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Formula 1

FIA’s F1 finale investigation: Will it really find fault?

by Jack Cozens
4 min read

Formula 1 got a step closer to finding out what action, if any, will be taken to address how the final stages of last year’s Abu Dhabi Grand Prix unfolded after the FIA launched its investigation into the late safety car period was concluded last week.

Though it’s unclear how the FIA’s “detailed analysis and clarification exercise” is being conducted, the review will be presented to the F1 Commission next month before the final decisions from it are outlined when the World Motor Sport Council meets in Bahrain on 18 March.

But what should we expect the outcome of the review to be, and will it be satisfactory? F1 writers Edd Straw, Scott Mitchell and Mark Hughes have their say, as debated in this week’s episode of The Race F1 Podcast.

Jan 17 : How seriously should we take Hamilton retirement talk?

In-house investigations tend to close ranks

Scott Mitchell

Michael Masi F1 race director FIA

My concern is what confidence we can have in the FIA to actually go as far as admitting fault where there was actually fault. I expect a compromise. It doesn’t mean that there won’t be anything good that comes from it, but I suspect they’ll find a way to stick with and validate what happened in Abu Dhabi.

They’ll stand by Masi’s actions and the stewards by sticking to this interpretation of Article 15.3 in the sporting regulations, which gives the race director overriding authority on many issues including the use of the safety car, which is basically the justification for him doing what he wants with the end of the safety car periods.

I think what they’ll do is say that “the rules allowed this to happen, but we recognise that it’s clearly caused a problem” – they said before that we all just misunderstood this – so therefore, they’ll tighten up a few rules and change a few rules to make sure this can’t happen again. And that way, what they’ll do is not admit they actually did anything wrong but find a way to say “we could do this better in the future”.

I don’t think that is a full and thorough and transparent investigation. What you really need to be getting into is just point blank, “was this handled incorrectly or not?”. I think it’s a bit naive and unrealistic to actually expect the FIA to do this, because organisations that investigate themselves tend to close ranks a little bit.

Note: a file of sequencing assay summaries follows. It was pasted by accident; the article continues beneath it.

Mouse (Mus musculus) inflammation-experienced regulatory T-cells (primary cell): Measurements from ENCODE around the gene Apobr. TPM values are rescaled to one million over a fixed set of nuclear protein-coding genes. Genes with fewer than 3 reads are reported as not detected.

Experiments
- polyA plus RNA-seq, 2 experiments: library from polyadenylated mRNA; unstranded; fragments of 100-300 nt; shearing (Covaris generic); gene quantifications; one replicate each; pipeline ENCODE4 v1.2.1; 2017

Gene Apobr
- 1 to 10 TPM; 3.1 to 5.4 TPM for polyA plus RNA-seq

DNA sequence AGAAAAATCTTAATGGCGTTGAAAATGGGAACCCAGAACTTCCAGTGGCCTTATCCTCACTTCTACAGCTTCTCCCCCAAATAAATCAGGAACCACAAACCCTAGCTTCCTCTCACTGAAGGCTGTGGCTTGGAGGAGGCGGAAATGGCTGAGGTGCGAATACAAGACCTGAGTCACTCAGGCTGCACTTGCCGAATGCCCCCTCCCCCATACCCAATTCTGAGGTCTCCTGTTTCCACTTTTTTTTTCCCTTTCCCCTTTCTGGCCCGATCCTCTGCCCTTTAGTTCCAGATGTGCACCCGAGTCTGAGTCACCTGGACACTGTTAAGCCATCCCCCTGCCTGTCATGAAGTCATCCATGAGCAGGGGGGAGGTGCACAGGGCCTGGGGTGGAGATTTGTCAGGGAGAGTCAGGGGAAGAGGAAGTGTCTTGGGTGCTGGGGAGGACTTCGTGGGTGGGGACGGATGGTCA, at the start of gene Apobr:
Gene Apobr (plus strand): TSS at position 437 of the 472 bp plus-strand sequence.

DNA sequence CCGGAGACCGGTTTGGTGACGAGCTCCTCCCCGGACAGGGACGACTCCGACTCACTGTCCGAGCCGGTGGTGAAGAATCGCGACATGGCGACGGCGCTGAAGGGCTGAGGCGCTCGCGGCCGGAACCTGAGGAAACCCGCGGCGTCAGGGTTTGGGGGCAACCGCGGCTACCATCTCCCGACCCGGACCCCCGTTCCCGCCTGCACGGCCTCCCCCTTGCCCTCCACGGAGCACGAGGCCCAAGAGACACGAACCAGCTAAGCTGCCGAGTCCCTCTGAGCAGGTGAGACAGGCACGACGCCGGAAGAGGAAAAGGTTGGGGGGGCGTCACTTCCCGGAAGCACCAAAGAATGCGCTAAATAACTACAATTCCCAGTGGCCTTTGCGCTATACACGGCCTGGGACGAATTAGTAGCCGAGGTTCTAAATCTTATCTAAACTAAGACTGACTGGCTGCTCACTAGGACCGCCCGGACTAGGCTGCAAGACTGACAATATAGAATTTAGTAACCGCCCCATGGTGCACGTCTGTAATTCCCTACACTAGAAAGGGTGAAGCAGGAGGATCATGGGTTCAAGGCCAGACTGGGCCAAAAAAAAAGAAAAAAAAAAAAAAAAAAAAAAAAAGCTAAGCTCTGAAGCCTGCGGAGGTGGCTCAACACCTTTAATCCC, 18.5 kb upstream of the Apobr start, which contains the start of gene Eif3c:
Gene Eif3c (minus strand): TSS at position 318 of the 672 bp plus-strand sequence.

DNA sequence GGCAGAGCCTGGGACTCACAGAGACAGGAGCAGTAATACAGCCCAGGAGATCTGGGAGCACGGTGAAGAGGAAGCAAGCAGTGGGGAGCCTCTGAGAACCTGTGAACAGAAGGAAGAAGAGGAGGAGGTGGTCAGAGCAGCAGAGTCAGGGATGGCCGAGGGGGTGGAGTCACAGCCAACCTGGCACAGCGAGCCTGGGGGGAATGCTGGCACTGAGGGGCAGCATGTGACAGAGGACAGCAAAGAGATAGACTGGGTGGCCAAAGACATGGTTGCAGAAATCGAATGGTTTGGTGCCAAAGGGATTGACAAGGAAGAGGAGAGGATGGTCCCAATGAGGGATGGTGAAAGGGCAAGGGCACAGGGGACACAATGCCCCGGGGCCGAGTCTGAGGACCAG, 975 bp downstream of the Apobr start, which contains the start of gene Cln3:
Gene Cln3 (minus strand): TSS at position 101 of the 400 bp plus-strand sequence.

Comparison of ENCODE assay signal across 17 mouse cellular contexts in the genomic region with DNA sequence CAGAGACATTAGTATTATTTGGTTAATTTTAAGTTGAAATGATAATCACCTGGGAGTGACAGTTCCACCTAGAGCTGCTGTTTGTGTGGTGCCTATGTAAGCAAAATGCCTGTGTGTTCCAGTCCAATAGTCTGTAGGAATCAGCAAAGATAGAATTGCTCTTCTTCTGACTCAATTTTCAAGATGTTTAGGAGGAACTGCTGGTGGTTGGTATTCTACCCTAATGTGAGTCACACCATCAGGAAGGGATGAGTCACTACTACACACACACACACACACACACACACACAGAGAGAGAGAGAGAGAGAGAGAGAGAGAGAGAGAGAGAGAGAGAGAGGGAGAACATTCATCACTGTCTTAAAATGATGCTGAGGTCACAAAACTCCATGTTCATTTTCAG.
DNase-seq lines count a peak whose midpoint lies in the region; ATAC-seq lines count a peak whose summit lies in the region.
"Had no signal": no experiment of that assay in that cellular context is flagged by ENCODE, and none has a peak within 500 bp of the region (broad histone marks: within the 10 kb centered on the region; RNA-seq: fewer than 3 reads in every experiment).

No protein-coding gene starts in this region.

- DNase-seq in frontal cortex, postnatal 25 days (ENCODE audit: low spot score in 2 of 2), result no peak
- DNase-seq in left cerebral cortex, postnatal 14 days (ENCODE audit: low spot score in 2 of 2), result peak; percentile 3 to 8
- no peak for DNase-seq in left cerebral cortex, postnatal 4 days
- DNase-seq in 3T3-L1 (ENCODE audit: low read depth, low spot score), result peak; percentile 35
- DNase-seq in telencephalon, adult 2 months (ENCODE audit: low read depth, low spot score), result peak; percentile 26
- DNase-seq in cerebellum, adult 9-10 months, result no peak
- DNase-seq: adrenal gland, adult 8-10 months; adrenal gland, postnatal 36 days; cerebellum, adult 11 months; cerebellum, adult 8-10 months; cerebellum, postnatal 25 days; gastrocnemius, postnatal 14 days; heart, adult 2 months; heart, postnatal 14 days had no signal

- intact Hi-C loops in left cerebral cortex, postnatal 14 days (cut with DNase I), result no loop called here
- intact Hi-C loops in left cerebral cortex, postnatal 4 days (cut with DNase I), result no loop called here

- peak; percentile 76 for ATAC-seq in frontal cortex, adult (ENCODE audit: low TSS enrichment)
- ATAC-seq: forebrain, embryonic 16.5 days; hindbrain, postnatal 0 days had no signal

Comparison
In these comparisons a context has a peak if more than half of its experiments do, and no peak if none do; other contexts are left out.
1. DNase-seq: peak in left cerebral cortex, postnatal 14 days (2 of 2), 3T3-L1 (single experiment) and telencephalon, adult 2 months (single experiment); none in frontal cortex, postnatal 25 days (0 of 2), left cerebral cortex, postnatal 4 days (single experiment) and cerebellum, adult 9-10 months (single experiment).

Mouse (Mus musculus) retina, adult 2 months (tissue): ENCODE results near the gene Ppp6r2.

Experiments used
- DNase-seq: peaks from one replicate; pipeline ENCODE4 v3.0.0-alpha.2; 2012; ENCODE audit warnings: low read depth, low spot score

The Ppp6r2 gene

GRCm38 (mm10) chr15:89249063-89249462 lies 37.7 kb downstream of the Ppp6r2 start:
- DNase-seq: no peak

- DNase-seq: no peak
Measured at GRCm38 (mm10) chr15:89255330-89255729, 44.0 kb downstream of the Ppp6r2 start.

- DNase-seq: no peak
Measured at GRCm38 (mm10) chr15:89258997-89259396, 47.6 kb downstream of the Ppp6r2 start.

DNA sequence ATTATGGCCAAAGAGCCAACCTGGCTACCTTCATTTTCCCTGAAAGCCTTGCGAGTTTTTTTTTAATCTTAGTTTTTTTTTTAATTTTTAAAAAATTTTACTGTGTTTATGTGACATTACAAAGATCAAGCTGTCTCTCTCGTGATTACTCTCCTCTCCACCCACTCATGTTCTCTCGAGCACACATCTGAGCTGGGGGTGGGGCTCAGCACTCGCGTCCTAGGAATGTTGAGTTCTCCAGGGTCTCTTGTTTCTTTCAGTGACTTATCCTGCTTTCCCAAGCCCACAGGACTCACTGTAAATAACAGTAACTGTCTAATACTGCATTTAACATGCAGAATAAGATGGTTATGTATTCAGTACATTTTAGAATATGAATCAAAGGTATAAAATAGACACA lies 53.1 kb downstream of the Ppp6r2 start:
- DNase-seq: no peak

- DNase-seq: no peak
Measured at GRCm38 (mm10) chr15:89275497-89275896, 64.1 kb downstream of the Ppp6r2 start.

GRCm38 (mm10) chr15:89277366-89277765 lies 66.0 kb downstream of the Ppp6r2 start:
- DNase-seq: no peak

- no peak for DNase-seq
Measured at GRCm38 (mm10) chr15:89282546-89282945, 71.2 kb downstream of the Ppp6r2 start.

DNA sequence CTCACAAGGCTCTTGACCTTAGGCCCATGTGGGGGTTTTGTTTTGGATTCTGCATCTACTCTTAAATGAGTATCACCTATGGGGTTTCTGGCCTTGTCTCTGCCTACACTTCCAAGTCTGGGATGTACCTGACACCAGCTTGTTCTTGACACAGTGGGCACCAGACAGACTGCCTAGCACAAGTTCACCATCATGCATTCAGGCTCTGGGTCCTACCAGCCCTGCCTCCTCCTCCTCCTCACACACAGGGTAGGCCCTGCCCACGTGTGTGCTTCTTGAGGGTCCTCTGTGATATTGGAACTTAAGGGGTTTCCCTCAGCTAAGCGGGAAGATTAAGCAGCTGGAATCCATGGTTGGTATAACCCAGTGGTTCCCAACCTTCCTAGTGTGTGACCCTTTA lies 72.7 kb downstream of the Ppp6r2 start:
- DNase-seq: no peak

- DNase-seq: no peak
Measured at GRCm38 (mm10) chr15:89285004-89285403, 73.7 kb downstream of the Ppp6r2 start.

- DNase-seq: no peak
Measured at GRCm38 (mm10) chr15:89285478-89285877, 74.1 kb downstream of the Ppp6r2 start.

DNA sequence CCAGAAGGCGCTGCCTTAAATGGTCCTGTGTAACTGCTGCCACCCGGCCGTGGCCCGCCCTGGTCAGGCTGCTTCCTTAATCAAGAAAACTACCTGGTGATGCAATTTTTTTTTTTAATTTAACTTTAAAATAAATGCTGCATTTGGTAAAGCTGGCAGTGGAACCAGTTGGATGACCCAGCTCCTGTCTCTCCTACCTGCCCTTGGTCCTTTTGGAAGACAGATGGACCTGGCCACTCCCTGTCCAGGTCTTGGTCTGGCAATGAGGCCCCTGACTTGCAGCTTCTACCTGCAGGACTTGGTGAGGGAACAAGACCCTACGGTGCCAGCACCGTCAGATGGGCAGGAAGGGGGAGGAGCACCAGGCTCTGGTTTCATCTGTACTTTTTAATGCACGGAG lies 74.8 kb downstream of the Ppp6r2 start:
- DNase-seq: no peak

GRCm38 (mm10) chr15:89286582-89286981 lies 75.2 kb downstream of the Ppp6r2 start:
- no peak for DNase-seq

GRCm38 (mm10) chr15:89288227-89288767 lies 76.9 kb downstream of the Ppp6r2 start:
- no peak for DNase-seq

A damage limitation exercise

Mark Hughes

Lewis Hamilton Max Verstappen F1

It’s already gone wrong, and to actually go through it and say, “yeah, this was actually wrong, it was the wrong call by the race director and the wrong call by the stewards on appeal afterwards” would therefore trigger the next question, “so the result is invalid, then?”.

You’re then getting into disastrous PR, you can’t change the outcome of the world championship. It’s done. It went wrong. And it went wrong in the way it did. And it’s now done.

So they can only do a damage limitation, and I would expect it to be very much like what Scott has outlined. It would be, “yeah, it was actually technically correct under the rules that were in place at the time, but we recognise it wasn’t very satisfactory so we’re going to change these rules”.

Mercedes will be pragmatic in its expectations

Edd Straw

Toto Wolff Mercedes F1

Whatever happens, an admission that they implemented it incorrectly wouldn’t really change anything or have a huge effect.

The number one thing that needs to happen is they ensure that the regulations are correct, that the application of the regulations is consistent and correct, and that any kind of tension between administering Formula 1 races correctly and the pressure to ensure that there’s a good show needs to be to be solved.

The really key thing, and this was clear from the moment the whole situation arose, is that for the long term the problem is tackled. And I’m sure Mercedes will be pragmatic about it. What I think Mercedes mean when Toto Wolff says they want to hold the FIA to account is they want to make sure there are changes.

Wolff’s got a big thing about it, he’s spoken before about governance and good practice. He talks about in the business world, there are very clear governance structures in place for the way businesses act and the way things are dealt with.

He feels that it has been too fast and loose in Formula 1. He said this long before what happened in in Abu Dhabi, but obviously Abu Dhabi has hyped up the whole thing. I’m sure that Wolff and Mercedes, their mindset is “we want to see as a good situation for the longer term”.

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